exploring art and writing

Context, Context, Context: The seizing of Seizure.

In Fine Arts, Installation, Site Specific on July 31, 2012 at 9:42 am

‘Seizure’ 2008, Roger Hiorns. Photograph Marcus Leith.

This month the Arts Council announced that Roger Hiorns’ council flat/copper sulphate installation Seizure has been removed from its original home in South London’s Elephant and Castle. It’s future home: the beautiful Yorkshire Sculpture Park, a haven of mindfully placed, mostly large-scale sculptures in the Wakeshire countryside.

Assuming that the basic structure of the flat is still intact, the startling crystalline-encased walls will no doubt be a visual success in the North. But what impact does this relocation have on the meaning of the artwork? For an installation that began as 75,000 litres of copper sulphate solution being pumped into a disused urban council flat, how will it be redefined for the viewer?

Hiorns himself seemed relatively enthusiastic about the transfer of Seizure according to the Guardian: “I was more than happy to complicate its future: if you have the opportunity to complicate things, then you should always take it.” What I can’t find, however, is exactly why it was made in the first place (not that I believe a reason is necessary). In the same article he states that he just “set up the right scenario for it to exist”. It’s an interesting take on making artwork: the human as a mere device.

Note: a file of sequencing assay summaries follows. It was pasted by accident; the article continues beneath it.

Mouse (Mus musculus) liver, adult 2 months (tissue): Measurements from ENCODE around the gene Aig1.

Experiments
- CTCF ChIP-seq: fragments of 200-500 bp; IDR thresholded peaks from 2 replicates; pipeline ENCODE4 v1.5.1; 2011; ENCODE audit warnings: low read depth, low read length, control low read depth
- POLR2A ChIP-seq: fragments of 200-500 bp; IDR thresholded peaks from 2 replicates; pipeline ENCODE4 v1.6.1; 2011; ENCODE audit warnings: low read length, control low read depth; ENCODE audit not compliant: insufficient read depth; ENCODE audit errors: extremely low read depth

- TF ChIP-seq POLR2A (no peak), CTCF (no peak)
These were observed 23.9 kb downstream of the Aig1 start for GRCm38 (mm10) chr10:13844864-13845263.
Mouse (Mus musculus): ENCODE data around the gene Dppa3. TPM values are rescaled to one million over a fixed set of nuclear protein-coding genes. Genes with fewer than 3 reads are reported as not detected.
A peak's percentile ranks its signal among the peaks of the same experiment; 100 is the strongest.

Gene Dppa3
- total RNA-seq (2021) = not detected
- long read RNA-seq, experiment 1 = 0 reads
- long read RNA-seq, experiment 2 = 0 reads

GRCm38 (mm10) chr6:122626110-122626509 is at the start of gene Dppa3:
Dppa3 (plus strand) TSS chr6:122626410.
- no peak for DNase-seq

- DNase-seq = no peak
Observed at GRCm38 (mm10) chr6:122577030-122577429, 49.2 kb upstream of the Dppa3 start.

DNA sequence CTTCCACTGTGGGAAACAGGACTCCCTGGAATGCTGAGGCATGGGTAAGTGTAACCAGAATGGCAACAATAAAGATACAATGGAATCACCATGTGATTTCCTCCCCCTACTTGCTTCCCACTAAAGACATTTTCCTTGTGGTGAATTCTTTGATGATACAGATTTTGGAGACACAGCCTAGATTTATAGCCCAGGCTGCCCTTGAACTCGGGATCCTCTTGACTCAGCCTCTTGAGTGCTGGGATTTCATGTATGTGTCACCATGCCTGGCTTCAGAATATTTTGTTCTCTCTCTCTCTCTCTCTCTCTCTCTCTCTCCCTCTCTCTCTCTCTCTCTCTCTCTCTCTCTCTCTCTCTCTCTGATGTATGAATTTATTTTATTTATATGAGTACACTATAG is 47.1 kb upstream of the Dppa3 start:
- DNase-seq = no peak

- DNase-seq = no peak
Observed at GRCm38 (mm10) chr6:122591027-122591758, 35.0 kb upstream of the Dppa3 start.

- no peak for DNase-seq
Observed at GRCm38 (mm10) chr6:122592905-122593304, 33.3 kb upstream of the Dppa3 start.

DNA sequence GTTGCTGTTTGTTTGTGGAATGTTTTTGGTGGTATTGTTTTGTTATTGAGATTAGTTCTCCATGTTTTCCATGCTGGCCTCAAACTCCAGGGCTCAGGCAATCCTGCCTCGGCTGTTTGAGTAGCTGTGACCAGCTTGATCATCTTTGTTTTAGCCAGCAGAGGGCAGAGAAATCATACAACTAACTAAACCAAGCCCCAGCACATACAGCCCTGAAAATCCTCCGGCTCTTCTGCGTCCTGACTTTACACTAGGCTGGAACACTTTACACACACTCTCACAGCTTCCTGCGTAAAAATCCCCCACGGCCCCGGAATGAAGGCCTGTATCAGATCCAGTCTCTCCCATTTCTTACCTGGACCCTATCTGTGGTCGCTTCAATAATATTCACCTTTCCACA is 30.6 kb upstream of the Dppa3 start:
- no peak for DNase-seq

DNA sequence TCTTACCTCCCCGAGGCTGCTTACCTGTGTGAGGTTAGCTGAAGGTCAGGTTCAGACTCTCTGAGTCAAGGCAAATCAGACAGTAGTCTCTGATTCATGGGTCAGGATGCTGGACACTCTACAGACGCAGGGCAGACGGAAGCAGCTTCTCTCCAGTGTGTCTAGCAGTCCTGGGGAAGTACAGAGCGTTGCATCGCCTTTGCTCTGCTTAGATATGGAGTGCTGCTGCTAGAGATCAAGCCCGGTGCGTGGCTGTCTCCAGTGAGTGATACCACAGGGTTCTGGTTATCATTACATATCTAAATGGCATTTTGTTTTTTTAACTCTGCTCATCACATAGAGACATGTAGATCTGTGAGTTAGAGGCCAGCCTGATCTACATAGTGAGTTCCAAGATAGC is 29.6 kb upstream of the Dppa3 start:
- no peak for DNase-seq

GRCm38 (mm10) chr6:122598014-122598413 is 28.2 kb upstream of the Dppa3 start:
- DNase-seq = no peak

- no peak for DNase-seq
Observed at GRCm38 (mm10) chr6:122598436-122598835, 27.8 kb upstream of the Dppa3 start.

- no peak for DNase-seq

There is also the other question that comes to mind: would it’s destruction have added something to the ‘cult’ of the artwork, as it is referred to in the article above? Like Whiteread’s House (1993), although generally lamented, it could be argued that its erasure somehow makes the work more appealing.

‘House’ 1993, Rachel Whiteread

No matter. Despite all of these questions, maybe even doubts, I’m looking forward to witnessing Seizure. It may not be site-specific any more but experiencing it in Yorshire Sculpure Park is just another way to experience it. And there isn’t anything wrong about that.


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